Yesterday was a remarkable day at Grace Church. On an August Sunday, two weeks before the start of school, we had attendance that rivaled our average Sunday attendance. There were visitors from out of town as well as newcomers and church shoppers. There were also visitors from other Episcopal churches who joined us before participating in the Capitol Pride march.
After our 8:00 and 10:00 services, we introduced members and visitors to the master planning process on which we are about to embark and invited them to dream about the future of Grace Church, how, as I like to put it, we might become sacred space for our whole community.
While we were talking, people gathered for Capitol Pride. Some of our members joined the parade at its start; others joined after participating in the conversations we were having inside the building. I was struck by the juxtaposition of the two events. We were talking about mission in our neighborhood, while thousands gathered and marched outside. Here’s a photo from the parade (from Fred-Allen Self):
And I thought about something else, the way our building enables and limits our mission. I’m linking below to a couple of blog posts that challenge us to rethink the way we do mission or evangelism. It’s not enough to claim to be welcoming, our to assert our radical hospitality, we have to go out into the community and into the square, talk about our faith and invite people to encounter Jesus Christ with us.
In today’s paper, there were probably dozens of ads for new cars. If you read the paper, did you notice them? It’s doubtful – unless you are in the market for a car. (These days, it’s doubtful you even read a newspaper – but let’s play this out).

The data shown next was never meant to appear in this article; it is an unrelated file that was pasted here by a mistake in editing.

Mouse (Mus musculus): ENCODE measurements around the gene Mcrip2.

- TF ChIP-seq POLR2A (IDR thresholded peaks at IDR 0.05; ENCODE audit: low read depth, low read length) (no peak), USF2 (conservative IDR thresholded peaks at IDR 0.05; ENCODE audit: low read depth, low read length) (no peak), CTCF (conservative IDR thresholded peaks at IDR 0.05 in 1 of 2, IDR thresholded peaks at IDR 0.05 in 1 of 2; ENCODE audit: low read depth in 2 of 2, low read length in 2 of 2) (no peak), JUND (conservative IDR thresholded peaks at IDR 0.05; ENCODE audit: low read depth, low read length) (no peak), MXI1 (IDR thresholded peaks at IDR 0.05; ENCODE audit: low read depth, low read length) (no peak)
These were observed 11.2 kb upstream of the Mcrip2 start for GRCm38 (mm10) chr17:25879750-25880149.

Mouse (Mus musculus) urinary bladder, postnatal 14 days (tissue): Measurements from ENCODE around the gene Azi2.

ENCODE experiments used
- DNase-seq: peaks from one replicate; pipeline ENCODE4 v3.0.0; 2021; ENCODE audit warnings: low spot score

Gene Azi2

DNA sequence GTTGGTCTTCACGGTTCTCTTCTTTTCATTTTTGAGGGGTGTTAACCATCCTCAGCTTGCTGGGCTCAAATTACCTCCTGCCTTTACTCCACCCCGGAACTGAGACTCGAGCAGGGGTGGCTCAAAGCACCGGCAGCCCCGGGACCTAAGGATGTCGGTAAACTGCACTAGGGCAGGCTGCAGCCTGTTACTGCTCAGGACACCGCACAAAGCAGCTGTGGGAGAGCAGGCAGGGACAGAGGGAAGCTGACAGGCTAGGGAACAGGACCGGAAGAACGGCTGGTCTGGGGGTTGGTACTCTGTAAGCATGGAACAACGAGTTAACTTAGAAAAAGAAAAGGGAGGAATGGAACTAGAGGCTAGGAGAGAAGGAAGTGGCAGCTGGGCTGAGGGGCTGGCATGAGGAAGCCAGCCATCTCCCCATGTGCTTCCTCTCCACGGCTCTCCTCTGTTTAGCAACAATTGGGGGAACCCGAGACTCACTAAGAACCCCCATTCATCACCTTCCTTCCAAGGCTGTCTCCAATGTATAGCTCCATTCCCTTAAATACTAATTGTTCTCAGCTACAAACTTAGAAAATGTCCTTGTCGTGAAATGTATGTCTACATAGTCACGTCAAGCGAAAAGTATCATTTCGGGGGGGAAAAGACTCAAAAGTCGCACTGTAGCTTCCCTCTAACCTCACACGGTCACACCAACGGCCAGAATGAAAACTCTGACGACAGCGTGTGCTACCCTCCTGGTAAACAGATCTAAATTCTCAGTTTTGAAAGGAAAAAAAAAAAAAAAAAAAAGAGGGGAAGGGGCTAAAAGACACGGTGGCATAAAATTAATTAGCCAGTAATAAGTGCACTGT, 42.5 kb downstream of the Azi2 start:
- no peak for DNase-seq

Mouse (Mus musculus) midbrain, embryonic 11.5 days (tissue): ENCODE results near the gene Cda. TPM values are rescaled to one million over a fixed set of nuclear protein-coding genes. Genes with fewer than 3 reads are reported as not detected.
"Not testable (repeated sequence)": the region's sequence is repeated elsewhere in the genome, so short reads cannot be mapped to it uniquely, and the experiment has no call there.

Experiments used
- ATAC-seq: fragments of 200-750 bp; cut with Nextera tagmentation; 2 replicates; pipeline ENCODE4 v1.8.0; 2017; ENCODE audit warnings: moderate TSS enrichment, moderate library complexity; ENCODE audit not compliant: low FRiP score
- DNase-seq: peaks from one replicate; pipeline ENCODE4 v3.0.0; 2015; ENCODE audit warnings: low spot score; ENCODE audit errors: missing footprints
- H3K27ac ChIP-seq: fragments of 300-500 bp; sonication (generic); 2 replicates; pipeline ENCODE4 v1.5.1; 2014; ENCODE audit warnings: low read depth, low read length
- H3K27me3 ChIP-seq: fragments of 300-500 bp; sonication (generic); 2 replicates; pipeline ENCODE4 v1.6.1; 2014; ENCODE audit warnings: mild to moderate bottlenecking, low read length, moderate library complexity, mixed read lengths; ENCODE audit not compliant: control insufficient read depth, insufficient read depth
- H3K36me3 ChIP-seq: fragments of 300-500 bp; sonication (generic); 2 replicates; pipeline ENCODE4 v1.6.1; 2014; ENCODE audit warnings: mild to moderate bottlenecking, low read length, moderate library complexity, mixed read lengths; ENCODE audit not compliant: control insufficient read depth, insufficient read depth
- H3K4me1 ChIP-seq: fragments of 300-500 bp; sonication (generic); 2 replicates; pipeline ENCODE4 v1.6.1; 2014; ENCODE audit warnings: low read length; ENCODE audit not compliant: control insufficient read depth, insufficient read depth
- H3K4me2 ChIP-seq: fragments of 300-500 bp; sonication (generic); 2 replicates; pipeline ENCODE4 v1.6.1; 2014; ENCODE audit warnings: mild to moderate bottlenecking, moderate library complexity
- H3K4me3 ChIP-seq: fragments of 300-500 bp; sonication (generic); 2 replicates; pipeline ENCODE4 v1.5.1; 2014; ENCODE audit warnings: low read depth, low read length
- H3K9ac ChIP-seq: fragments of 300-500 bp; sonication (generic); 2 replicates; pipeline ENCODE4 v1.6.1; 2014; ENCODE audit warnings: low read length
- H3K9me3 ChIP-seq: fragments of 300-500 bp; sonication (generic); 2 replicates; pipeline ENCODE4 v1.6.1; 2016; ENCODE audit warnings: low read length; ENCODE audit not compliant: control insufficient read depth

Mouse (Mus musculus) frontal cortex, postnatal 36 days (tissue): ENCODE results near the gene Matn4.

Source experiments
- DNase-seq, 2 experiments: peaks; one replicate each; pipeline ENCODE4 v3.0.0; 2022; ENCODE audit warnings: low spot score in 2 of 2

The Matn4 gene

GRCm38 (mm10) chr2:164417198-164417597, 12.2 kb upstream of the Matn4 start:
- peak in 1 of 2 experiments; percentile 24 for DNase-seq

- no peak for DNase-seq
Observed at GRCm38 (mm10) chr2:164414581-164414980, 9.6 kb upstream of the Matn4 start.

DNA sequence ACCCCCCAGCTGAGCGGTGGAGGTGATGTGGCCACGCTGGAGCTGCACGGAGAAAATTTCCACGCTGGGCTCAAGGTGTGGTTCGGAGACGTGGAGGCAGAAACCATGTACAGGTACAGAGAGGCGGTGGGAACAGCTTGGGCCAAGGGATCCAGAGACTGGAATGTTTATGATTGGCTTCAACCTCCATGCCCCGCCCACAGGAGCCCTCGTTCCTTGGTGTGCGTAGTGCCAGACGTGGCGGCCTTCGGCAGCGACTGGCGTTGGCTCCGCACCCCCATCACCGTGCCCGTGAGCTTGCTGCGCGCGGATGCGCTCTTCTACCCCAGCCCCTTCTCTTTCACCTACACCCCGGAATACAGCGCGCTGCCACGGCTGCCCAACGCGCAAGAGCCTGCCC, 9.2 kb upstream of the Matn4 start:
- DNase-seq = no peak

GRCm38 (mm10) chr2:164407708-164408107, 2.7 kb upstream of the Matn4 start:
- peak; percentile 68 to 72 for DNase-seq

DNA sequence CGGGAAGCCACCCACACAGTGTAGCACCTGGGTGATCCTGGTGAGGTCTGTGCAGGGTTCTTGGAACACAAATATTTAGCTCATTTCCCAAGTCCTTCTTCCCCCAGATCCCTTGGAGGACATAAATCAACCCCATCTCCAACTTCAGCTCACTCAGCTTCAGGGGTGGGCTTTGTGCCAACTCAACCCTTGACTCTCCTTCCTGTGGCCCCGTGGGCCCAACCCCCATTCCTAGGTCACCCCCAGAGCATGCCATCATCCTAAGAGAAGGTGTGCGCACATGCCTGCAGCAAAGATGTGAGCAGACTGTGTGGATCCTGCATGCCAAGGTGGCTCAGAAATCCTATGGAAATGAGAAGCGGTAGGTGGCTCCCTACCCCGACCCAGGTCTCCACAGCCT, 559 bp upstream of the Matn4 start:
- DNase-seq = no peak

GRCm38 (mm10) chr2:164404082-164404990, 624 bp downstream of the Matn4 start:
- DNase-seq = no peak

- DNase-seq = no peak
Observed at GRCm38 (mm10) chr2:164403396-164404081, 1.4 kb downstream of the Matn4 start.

If you’re not in the market for a car, it doesn’t matter to you if a dealer is having a sale, promises a rebate, has a radio on-site broadcast, hangs out balloons, says they’re better than everyone else, promises that they will be different and not harass you or make you bargain over the price, or sends you a brochure or push email.
Why? You’re not in the market for a car.
It’s no different with a church. People today are divorced from seeing it as a need in their life, even when they are open to and interested in spiritual things. They no longer tie that to the need to find a particular faith, much less a particular church.
So how do you grow a church from the unchurched?
I’ll assume you know the “pray like mad” part.
Here’s step two:
Crawl underneath the hood of any growing church that is actually growing from the unchurched and you will find that the number one reason newcomers attend is because they were invited by a friend.
Churches grow from the unchurched because their members and attenders talk about it to their unchurched friends. It comes up in their conversations like the mention of a good movie, a favorite restaurant, or a treasured vacation spot.
There is a culture of invitation.
Earlier, Scott Benhase said similar things in A Theology of Attraction:
Our churches ought to be places of pure welcome and grace. We truly ought to be communities of “radical hospitality” to the stranger.
And yet, the theology behind this practice, however right and good, has tended to mask something else that we need to acknowledge and address. For the sake of argument, I would call the theology behind the movement of “radical hospitality” a “Theology of Attraction.”
Such a theology holds that if we’re just open and welcoming enough people will naturally be attracted to us and want to come and join our churches. So, with this theology we declare that all people are welcome and we will offer them “radical hospitality” when they come into our churches.
Instead, he advocates a Theology of Mission:
We need a “Theology of Mission” like the early church had, in which modern day “apostles” (literally “ones who are sent out”) leave the friendly confines of our church buildings and go to where people are. We need to go to where people are because they are not coming to us, no matter how attractive we might be.
September 16 is Back to Church Sunday